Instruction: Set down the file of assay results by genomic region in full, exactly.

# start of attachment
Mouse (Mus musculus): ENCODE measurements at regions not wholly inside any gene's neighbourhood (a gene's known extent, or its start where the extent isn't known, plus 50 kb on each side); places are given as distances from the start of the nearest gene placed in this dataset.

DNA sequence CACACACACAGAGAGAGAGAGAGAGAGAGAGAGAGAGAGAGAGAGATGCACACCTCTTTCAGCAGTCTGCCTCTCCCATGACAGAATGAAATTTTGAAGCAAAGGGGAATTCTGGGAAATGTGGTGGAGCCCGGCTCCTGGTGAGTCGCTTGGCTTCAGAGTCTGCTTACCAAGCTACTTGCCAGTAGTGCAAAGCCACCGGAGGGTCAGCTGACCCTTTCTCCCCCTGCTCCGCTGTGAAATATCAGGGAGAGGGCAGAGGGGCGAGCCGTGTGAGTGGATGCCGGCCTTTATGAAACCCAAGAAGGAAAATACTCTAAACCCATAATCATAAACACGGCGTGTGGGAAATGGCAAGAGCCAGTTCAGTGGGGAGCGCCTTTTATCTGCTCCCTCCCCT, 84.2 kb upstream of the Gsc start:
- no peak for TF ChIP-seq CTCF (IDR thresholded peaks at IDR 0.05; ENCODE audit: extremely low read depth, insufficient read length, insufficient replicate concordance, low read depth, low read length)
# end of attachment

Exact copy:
Mouse (Mus musculus): ENCODE measurements at regions not wholly inside any gene's neighbourhood (a gene's known extent, or its start where the extent isn't known, plus 50 kb on each side); places are given as distances from the start of the nearest gene placed in this dataset.

DNA sequence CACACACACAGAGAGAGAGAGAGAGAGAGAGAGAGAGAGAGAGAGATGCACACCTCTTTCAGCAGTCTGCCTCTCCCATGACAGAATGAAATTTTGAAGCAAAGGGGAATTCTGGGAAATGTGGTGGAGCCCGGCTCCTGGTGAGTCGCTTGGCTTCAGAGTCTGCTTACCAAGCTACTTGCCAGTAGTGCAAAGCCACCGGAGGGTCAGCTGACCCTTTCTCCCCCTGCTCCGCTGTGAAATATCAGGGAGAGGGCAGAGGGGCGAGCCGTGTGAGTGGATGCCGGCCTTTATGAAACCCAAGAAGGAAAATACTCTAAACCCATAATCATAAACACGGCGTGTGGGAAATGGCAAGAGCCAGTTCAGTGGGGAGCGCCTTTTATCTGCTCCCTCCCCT, 84.2 kb upstream of the Gsc start:
- no peak for TF ChIP-seq CTCF (IDR thresholded peaks at IDR 0.05; ENCODE audit: extremely low read depth, insufficient read length, insufficient replicate concordance, low read depth, low read length)